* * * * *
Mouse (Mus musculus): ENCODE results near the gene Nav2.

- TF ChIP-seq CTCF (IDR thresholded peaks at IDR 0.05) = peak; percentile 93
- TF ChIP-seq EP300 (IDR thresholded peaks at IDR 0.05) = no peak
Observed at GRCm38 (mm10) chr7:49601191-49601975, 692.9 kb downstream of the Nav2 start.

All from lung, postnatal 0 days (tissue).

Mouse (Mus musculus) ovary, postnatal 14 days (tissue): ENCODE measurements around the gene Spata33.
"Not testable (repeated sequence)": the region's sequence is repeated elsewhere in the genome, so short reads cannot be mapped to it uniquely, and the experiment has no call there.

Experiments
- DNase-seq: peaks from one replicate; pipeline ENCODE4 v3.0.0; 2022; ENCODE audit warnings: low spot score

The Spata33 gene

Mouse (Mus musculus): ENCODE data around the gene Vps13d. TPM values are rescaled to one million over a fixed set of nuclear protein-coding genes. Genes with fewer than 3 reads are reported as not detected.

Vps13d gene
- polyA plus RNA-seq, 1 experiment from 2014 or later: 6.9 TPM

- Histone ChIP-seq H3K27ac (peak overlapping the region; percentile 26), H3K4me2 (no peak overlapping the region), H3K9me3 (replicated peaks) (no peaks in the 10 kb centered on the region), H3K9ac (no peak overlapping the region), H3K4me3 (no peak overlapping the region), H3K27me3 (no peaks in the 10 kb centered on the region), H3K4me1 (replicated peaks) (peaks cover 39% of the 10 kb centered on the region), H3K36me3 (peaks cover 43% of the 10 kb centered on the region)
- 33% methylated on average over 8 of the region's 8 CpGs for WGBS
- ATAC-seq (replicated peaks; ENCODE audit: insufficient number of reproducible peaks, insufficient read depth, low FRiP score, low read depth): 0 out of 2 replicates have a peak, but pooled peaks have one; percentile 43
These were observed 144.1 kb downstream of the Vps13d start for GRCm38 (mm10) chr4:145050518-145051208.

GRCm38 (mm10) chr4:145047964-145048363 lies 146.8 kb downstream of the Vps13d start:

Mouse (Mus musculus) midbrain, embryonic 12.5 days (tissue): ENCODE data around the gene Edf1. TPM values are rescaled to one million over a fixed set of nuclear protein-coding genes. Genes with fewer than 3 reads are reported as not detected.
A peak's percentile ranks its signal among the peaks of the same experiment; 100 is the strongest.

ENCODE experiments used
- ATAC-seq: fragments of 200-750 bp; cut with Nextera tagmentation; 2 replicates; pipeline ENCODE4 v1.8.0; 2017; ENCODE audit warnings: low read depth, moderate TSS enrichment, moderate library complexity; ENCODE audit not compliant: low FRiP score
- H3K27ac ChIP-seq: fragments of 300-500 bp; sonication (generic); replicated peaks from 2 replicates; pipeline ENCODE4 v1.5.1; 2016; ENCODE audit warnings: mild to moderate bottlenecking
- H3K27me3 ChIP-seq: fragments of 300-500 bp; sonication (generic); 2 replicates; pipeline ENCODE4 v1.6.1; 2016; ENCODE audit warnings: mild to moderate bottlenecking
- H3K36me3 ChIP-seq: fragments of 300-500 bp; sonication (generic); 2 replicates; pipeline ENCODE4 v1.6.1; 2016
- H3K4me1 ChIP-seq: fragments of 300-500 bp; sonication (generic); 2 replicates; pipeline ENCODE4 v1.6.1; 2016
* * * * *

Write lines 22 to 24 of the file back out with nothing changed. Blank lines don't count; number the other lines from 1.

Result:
- ATAC-seq: fragments of 200-750 bp; cut with Nextera tagmentation; 2 replicates; pipeline ENCODE4 v1.8.0; 2017; ENCODE audit warnings: low read depth, moderate TSS enrichment, moderate library complexity; ENCODE audit not compliant: low FRiP score
- H3K27ac ChIP-seq: fragments of 300-500 bp; sonication (generic); replicated peaks from 2 replicates; pipeline ENCODE4 v1.5.1; 2016; ENCODE audit warnings: mild to moderate bottlenecking
- H3K27me3 ChIP-seq: fragments of 300-500 bp; sonication (generic); 2 replicates; pipeline ENCODE4 v1.6.1; 2016; ENCODE audit warnings: mild to moderate bottlenecking